Conversely, Jordan and Egypt are lagging behind. Excluding grants, the budget deficit in Jordan reached 8.5 percent of GDP by the end of 2008. The deficit would have been higher without the government’s bold decision to lift fuel subsidies and introduce price adjustment mechanisms to move world market fluctuations into domestic prices. In Egypt, the government deficit stands at 6.5 percent of GDP for fiscal year 2008–2009.

Challenging Trade-offs 

The governments of Morocco, Tunisia, Egypt, and Jordan face a challenging trade-off between preserving sustainable macroeconomic balances and supporting their economies through public investment and the encouragement of household consumption. They face high and persistent unemployment rates. This is particularly a problem in Tunisia and Jordan, where more than 14 percent of the labor force is unemployed. Lower unemployment statistics in Egypt and Morocco, both under 10 percent, conceal a large number of informal and poorly-paid temporary jobs. Commitment to fiscal consolidation will need to be weighed against social stability considerations. The latter cannot, however, be used as an excuse for excessive and ineffective public spending.

Jordan’s fiscal objective is to keep its deficit manageable while stimulating its economy. Jordanian authorities increased capital spending by 23 percent in 2009, taking advantage of the decline in subsidies driven by lower world food prices and the removal of fuel subsidies introduced in 2008. Nevertheless, Jordan remains dependent on foreign grants to overcome its persistent public deficit. Such grants amounted to 5 percent of the GDP in 2008. The decline of foreign grants in 2009 is likely to unravel the government’s weak structural fiscal position. 

Facing similar public finance challenges, the Egyptian government has less room to maneuver. Public employees’ compensation, consumption subsidies, and other social benefits absorb around 60 percent of total budgetary expenditure. 

In the short term, both Morocco’s and Tunisia’s past fiscal improvements enable them to afford an increase in public expenditure without threatening their macroeconomic stability. However, available fiscal resources need to be directed to investment and to support sectors with high social payoffs. Morocco in particular faces rising pressures from trade and labor unions, exposing policy makers to the risk of misallocating public resources.

Postponing Fiscal Reforms No Longer a Viable Option


Non-oil producing MENA countries are at risk of excessive levels of public debt and unsustainable fiscal and current account deficits. Morocco, Tunisia, Jordan, and Egypt can create room for maneuver by adopting a disciplined approach to managing their public expenditures and taking firm steps toward tax reforms.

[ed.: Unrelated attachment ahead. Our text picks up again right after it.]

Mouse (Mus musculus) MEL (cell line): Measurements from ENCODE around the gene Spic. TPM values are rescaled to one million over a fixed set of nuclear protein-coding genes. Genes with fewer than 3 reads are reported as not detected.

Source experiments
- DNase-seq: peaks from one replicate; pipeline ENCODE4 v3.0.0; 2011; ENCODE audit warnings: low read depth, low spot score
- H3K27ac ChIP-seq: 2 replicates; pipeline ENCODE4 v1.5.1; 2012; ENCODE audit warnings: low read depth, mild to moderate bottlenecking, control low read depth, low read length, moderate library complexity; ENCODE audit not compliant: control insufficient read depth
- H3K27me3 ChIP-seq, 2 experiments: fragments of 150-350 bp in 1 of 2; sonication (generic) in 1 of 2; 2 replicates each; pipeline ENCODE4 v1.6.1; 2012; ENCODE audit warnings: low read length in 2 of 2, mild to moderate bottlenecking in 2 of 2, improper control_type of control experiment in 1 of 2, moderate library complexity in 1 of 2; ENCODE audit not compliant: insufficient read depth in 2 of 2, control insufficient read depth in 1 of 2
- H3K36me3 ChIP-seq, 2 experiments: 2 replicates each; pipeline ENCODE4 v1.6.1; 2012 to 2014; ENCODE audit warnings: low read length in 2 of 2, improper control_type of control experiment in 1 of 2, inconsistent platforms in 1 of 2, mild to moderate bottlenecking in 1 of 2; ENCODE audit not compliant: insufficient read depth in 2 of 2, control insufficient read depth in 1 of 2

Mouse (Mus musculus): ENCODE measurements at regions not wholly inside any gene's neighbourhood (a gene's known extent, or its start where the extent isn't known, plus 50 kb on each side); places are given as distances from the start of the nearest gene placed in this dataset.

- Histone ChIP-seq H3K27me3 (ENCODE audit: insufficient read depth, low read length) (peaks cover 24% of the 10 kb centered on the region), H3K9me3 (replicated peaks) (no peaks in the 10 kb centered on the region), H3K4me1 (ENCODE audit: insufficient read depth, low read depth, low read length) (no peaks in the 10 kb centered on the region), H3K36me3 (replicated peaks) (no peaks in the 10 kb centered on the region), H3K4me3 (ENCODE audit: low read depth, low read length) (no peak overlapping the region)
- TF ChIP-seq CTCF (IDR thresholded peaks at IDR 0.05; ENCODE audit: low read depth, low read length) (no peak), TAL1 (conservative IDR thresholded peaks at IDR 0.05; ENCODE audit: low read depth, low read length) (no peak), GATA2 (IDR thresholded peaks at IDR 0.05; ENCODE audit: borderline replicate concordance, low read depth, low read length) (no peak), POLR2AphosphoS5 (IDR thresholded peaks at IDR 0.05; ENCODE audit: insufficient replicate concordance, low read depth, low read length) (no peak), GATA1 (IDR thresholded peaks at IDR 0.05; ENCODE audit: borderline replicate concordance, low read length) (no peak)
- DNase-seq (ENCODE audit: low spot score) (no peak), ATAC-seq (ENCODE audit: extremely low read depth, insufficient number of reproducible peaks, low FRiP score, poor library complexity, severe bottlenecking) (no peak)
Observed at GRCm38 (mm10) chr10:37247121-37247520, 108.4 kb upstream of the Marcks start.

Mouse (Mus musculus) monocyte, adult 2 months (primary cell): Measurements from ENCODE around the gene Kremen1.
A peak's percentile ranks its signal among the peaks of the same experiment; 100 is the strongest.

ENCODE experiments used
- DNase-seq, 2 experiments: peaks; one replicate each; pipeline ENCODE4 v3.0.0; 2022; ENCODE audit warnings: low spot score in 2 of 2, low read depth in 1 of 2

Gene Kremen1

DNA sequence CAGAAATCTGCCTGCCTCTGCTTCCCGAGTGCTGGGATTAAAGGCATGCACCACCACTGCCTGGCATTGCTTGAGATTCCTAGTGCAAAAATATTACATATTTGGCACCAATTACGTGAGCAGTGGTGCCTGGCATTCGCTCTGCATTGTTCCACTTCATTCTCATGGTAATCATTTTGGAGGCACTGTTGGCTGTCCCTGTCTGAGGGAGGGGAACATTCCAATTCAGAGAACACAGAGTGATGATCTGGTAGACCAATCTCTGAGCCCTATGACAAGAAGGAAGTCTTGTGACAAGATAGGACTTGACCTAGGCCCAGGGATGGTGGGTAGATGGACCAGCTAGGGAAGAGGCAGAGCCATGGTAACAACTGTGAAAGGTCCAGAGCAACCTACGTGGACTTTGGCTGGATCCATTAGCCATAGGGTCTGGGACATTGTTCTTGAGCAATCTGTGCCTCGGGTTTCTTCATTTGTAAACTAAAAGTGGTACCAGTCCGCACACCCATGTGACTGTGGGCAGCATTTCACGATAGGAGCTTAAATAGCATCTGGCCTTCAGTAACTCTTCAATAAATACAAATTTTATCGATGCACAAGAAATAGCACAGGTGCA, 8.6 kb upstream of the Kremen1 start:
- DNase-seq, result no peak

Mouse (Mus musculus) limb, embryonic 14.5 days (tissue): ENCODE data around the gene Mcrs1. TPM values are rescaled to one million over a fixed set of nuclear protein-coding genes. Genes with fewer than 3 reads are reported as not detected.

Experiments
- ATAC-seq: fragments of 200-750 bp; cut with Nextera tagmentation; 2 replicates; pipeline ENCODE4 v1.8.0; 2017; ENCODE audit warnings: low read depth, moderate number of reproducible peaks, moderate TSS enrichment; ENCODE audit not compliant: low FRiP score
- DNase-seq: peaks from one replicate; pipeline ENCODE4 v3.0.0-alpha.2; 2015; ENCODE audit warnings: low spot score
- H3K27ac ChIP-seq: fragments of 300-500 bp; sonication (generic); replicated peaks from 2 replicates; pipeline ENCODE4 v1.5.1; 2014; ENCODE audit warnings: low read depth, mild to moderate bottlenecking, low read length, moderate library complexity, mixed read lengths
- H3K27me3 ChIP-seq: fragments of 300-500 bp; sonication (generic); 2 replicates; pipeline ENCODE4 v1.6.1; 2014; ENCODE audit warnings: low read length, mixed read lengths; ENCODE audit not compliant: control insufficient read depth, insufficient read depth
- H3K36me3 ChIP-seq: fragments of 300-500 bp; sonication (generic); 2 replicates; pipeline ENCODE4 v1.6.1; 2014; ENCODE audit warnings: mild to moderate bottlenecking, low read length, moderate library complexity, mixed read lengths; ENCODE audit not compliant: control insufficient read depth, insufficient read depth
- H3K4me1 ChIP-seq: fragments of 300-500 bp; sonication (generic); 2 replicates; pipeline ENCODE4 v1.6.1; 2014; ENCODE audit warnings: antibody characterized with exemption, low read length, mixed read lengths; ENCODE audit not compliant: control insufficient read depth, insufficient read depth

In Morocco, where the share of tax revenues amounts to 26 percent of the GDP—a high number by both regional and international standards—fiscal adjustment needs to focus on the expenditure side. In Tunisia, this ratio stands at 22 percent, 19 percent in Jordan, and only 15 percent in Egypt. Hence, in these three countries, fiscal adjustment should rely on two pillars: increasing tax revenues and rationing public expenditures. 

The first pillar entails broadening the tax base, reinforcing tax administration by improving tax collection capacities, and streamlining exemptions. In Jordan, multiple corporate tax rates (ranging from 15 to 35 percent) create sectoral distortions and inequality among taxpayers. In Egypt, the government needs to pursue value added tax (VAT) reform and secure its expected benefits. Moreover, Egypt should consider increasing the upper bracket income tax of 20 percent, low by international standards, and taxing dividends distributed by Egyptian companies. 

Regarding the second pillar, medium term fiscal sustainability requires that all four countries reform their universal subsidy systems. However, such reform is politically sensitive and the countries may be better off imposing a gradual reduction of subsidies. Jordan took steps in this direction in 2008, when it implemented an automatic mechanism. This reform also served a social purpose, as the poorest 20 percent of the population were receiving 8.9 percent of government subsidies while the richest 20 percent received more than 40 percent of government subsidies. 

Reforming the subsidy system entails a political cost. Such reforms, however, are inevitable. Moreover, these countries do not have the option of postponing action. There is no longer fiscal room to absorb the cost of subsidies, in the face of the oil and food price increases triggered by a global economic recovery. This is probably the best time to make the transition to a more effective support system targeted at the poor. It is important that governments in each of these four countries look beyond the global crisis and make courageous trade-offs to ensure a sustainable future for public finances, despite the short term political costs.